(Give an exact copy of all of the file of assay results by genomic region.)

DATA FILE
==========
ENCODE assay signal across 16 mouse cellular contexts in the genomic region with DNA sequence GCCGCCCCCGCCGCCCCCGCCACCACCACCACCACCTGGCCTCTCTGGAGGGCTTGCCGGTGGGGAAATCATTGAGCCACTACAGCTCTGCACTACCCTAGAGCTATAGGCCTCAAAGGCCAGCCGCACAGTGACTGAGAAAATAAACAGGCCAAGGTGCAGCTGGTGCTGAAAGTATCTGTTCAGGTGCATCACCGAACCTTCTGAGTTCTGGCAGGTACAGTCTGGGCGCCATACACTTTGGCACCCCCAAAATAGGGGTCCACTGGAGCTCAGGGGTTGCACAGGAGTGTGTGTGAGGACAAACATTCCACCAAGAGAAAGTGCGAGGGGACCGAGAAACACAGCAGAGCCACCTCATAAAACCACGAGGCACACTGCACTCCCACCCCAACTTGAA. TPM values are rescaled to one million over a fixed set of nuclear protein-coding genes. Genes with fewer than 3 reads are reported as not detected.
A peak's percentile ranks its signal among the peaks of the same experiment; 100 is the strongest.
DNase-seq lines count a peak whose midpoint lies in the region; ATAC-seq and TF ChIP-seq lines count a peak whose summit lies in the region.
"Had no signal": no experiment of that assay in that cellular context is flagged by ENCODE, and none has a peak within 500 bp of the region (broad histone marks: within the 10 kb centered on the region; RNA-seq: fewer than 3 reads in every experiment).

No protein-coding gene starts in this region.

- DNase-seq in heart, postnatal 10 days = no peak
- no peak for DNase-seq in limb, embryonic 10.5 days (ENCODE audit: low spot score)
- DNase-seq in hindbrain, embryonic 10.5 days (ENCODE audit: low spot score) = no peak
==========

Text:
ENCODE assay signal across 16 mouse cellular contexts in the genomic region with DNA sequence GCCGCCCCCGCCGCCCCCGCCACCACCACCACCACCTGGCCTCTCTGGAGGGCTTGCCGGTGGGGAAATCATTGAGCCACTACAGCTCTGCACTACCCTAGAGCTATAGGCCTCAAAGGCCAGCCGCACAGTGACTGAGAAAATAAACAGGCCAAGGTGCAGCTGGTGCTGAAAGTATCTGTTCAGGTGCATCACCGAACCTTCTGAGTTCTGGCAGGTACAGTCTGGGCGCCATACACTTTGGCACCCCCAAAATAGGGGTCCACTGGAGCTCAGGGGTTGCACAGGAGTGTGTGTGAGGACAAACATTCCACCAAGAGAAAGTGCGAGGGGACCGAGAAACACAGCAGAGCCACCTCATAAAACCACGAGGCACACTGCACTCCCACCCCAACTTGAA. TPM values are rescaled to one million over a fixed set of nuclear protein-coding genes. Genes with fewer than 3 reads are reported as not detected.
A peak's percentile ranks its signal among the peaks of the same experiment; 100 is the strongest.
DNase-seq lines count a peak whose midpoint lies in the region; ATAC-seq and TF ChIP-seq lines count a peak whose summit lies in the region.
"Had no signal": no experiment of that assay in that cellular context is flagged by ENCODE, and none has a peak within 500 bp of the region (broad histone marks: within the 10 kb centered on the region; RNA-seq: fewer than 3 reads in every experiment).

No protein-coding gene starts in this region.

- DNase-seq in heart, postnatal 10 days = no peak
- no peak for DNase-seq in limb, embryonic 10.5 days (ENCODE audit: low spot score)
- DNase-seq in hindbrain, embryonic 10.5 days (ENCODE audit: low spot score) = no peak